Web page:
The Marketing of the President 2004By Edward Cone | Posted 2003-12-01 Print
You may think Howard Dean is a flash in the pan, in a quixotic quest for the presidency. Better pay attention, though. How his campaign has used blogs, meeting services and other tools of the Web has laid bare the essential power of the Internet to make o
Zephyr teachout sits at her computer in a dimly lit nook of the dean for america headquarters in south Burlington, VT., and dreams of the real world. "I'm obsessed with offline,'' says the director of internet organizing for the howard dean presidential campaign.
Teachout is a key architect of one of the most effective marketing efforts in the history of national politics, and the most sophisticated online campaign to date. Using a variety of Internet tools, from the electronic journals known as weblogs to social-networking sites, the Dean campaign has propelled the Vermont doctor (and former governor) from near-anonymity to the front of the Democratic pack aiming to replace George W. Bush as chief executive of the United States.
But for Teachout, a 31-year-old lawyer in black high-top sneakers, the campaign is not about the Internet. Online tools are a way to get people to actto meet in the physical world, to put up flyers and posters, to write letters and checks, to speak to other people face to face. And, ultimately, to get out and vote. "The Internet is moving from information technology to organizing technology," she says, sitting in a windowless conference room at the campaign's offices. "[If] I e-mail you that I like Dean, maybe you'll tell your wife. If I tell you face to face, you'll tell everyone."
The marketing of presidents and even state and local political candidates may never be the same. By early November, the Dean campaign claimed more than 500,000 online supporters, up from zero at the start of the year. Only 4% of Democratic primary voters said in March they would cast their lot with Dean; now, he is backed by 15% of likely voters, according to an early November poll from Zogby International. That puts him at least five percentage points ahead of every other Democratic candidate.
Just as important, he has been able to raise large amounts of money, a critical element in any national campaign. Dean pulled in a record $7.4 million in online donations during the third quarter of 2003, almost half his total for the period. So confident is he in his ability to combine offline and online fundraising, Dean announced in early November that he would decline to take any federal matching funds. Instead, he'll go toe-to-toe in raising money with Bush, who is starting his reelection campaign unopposed in his own party and who expects to have $200 million at his disposal.
The lessons of the Dean campaign do not just apply to politics. Teachout and her compatriots have laid bare the essential power of the Internet to marketers of all types, from clothing to industrial equipment to financial services.
Television, radio, print and mail can create awareness and desire for a product. Senders control the presentation and, if intelligently worded and distributed, the messages can lead an individual or company to vote with its dollars, by buying the product. But the lesson of Dean's candidacy is that the Web is not for micromanagers. With the Internet, an effective campaign creates a community that will on its own begin to market your product for you. Properly done, you won't be able to control it. And you won't want to.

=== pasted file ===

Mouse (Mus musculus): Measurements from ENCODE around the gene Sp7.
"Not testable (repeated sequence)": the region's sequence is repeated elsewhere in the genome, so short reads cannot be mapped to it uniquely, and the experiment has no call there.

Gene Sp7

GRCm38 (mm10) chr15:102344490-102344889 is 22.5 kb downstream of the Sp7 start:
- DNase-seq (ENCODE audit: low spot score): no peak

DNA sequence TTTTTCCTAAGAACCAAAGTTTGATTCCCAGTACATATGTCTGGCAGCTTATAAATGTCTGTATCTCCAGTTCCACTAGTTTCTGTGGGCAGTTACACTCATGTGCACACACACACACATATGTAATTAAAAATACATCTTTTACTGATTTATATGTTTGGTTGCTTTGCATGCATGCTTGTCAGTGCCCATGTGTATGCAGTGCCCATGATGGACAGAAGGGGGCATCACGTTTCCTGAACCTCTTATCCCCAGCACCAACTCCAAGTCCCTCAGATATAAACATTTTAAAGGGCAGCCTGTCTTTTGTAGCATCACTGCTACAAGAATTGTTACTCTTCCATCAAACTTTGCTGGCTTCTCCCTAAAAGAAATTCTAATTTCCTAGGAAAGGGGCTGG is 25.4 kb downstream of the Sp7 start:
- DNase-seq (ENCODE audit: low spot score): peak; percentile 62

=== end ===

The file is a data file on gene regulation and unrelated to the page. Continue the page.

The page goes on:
"We want to let [grassroots volunteers] have control, let them help the campaign how they want to help the campaign," says Dean's campaign manager, Joe Trippi.
The trick is to turn the buyers of a product, concept or candidate into evangelists, willing to take action on their own to spur demand. And the recruitment doesn't have to cost much.
The payoff is a powerful multiplier effect that turns anyone into a potential campaign worker. It gives Dean a national network of troops on the ground, unpaid but on task. This is the great political innovation of the Dean campaign: using the Internet to raise both support and funding, before rivals figure out how to do the same.
The two most effective tools for Dean have been a Web site that allows users to set up meetings with individuals of similar interests, known as Meetup.com; and the easy-to-use online diaries known as weblogs, or "blogs."
And these tools come cheap: New York City-based Meetup Inc.'s service is free to the end users who attend the events it organizes. Blog software also can be had for free; even commercial-strength versions can be purchased for $200 or less.
Using Meetup.com, the Dean campaign got 138,000 volunteers to show up at 820 different locations nationwide on Nov. 4, in order to work for the candidate. "I can imagine the campaign without the blog, but not without Meetup," says Teachout.
Even if Dean fails to capture the Democratic nomination, he has made internetworking technology an integral factor in national campaigns for the foreseeable future. Not since the televised Nixon-Kennedy debates, in 1960, has there been a comparable shift in the art and science of running a presidential campaign.
Candidates aren't going to stop spending millions on television ads to reach mass audiences. But Dean has changed the familiar one-to-many equation of television campaigning, using the Internet to practice retail politics on a national scale. Any politician who wants to build an effective, low-cost field organizationand any business eager to harness the energy of thousands or even millions of customers to build its brandhad better pay attention.
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